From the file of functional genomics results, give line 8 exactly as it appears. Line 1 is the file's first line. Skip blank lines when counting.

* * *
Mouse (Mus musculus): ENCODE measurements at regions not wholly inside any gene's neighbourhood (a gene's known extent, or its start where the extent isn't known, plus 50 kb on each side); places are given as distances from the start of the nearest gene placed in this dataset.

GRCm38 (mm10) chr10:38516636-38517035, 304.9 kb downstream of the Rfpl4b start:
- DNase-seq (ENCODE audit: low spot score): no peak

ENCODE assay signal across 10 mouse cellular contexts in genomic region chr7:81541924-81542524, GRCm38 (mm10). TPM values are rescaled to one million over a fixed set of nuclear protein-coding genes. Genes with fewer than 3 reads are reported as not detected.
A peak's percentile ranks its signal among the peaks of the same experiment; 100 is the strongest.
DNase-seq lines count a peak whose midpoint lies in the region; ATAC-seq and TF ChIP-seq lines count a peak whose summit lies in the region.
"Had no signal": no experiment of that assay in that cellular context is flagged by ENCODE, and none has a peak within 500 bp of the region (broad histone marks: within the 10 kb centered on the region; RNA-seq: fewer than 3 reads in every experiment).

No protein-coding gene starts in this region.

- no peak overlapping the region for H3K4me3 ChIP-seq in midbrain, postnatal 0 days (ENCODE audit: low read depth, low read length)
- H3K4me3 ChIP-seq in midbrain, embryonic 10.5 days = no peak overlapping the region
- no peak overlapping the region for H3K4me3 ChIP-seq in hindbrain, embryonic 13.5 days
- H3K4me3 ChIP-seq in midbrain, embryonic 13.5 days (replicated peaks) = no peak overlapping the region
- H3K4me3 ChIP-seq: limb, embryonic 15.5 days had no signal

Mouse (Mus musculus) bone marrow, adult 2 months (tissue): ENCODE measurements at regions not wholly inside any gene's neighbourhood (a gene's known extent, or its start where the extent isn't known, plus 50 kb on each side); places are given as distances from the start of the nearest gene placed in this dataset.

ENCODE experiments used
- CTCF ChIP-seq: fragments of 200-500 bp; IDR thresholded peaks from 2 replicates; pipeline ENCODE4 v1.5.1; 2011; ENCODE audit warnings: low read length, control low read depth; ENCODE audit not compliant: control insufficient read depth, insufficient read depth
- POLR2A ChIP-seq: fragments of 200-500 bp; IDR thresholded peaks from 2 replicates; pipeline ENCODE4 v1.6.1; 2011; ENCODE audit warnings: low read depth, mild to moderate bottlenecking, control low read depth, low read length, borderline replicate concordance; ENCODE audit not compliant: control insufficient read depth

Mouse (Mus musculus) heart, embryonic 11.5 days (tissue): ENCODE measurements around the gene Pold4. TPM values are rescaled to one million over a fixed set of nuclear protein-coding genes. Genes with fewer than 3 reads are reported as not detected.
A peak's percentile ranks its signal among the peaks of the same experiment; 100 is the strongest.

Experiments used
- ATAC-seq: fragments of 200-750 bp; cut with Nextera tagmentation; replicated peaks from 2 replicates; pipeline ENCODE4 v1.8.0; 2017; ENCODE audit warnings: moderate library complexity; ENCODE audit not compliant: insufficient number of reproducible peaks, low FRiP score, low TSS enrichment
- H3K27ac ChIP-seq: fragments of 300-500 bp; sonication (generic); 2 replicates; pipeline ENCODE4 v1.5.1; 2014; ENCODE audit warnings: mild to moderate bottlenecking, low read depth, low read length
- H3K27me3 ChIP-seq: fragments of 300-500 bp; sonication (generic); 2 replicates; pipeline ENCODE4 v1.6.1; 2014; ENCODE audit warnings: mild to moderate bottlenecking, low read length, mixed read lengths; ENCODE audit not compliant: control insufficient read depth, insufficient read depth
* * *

No protein-coding gene starts in this region.